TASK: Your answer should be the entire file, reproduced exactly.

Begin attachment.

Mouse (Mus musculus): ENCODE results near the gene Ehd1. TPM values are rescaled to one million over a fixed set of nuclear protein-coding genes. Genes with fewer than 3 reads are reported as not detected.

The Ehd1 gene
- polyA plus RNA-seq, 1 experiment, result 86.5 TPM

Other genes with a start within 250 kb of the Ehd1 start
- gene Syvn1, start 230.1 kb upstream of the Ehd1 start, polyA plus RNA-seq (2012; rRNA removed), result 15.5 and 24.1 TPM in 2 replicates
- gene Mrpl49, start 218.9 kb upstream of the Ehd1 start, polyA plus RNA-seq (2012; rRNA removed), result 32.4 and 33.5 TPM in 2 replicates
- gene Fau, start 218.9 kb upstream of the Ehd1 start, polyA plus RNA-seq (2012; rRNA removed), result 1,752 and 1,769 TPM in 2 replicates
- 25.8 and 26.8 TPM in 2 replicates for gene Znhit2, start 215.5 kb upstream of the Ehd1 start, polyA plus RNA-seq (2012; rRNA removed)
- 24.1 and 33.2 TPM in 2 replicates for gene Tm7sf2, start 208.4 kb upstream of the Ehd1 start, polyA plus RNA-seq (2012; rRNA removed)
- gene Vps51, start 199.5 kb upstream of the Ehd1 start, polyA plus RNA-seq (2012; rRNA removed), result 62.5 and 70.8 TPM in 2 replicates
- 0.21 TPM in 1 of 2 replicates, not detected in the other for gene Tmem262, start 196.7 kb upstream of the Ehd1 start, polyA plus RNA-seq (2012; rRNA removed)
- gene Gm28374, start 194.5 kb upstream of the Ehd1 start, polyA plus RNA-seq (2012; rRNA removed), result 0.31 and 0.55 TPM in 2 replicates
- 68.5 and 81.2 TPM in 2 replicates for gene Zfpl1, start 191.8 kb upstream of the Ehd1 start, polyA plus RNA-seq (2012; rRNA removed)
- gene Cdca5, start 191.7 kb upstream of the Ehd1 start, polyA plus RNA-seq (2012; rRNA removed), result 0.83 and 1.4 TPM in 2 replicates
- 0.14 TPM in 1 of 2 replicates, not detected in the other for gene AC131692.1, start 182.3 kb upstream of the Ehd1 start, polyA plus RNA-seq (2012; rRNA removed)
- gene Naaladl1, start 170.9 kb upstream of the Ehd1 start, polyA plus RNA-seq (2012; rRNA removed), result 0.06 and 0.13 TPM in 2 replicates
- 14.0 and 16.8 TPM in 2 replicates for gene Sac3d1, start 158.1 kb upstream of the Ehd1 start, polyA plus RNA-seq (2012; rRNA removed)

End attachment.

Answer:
Mouse (Mus musculus): ENCODE results near the gene Ehd1. TPM values are rescaled to one million over a fixed set of nuclear protein-coding genes. Genes with fewer than 3 reads are reported as not detected.

The Ehd1 gene
- polyA plus RNA-seq, 1 experiment, result 86.5 TPM

Other genes with a start within 250 kb of the Ehd1 start
- gene Syvn1, start 230.1 kb upstream of the Ehd1 start, polyA plus RNA-seq (2012; rRNA removed), result 15.5 and 24.1 TPM in 2 replicates
- gene Mrpl49, start 218.9 kb upstream of the Ehd1 start, polyA plus RNA-seq (2012; rRNA removed), result 32.4 and 33.5 TPM in 2 replicates
- gene Fau, start 218.9 kb upstream of the Ehd1 start, polyA plus RNA-seq (2012; rRNA removed), result 1,752 and 1,769 TPM in 2 replicates
- 25.8 and 26.8 TPM in 2 replicates for gene Znhit2, start 215.5 kb upstream of the Ehd1 start, polyA plus RNA-seq (2012; rRNA removed)
- 24.1 and 33.2 TPM in 2 replicates for gene Tm7sf2, start 208.4 kb upstream of the Ehd1 start, polyA plus RNA-seq (2012; rRNA removed)
- gene Vps51, start 199.5 kb upstream of the Ehd1 start, polyA plus RNA-seq (2012; rRNA removed), result 62.5 and 70.8 TPM in 2 replicates
- 0.21 TPM in 1 of 2 replicates, not detected in the other for gene Tmem262, start 196.7 kb upstream of the Ehd1 start, polyA plus RNA-seq (2012; rRNA removed)
- gene Gm28374, start 194.5 kb upstream of the Ehd1 start, polyA plus RNA-seq (2012; rRNA removed), result 0.31 and 0.55 TPM in 2 replicates
- 68.5 and 81.2 TPM in 2 replicates for gene Zfpl1, start 191.8 kb upstream of the Ehd1 start, polyA plus RNA-seq (2012; rRNA removed)
- gene Cdca5, start 191.7 kb upstream of the Ehd1 start, polyA plus RNA-seq (2012; rRNA removed), result 0.83 and 1.4 TPM in 2 replicates
- 0.14 TPM in 1 of 2 replicates, not detected in the other for gene AC131692.1, start 182.3 kb upstream of the Ehd1 start, polyA plus RNA-seq (2012; rRNA removed)
- gene Naaladl1, start 170.9 kb upstream of the Ehd1 start, polyA plus RNA-seq (2012; rRNA removed), result 0.06 and 0.13 TPM in 2 replicates
- 14.0 and 16.8 TPM in 2 replicates for gene Sac3d1, start 158.1 kb upstream of the Ehd1 start, polyA plus RNA-seq (2012; rRNA removed)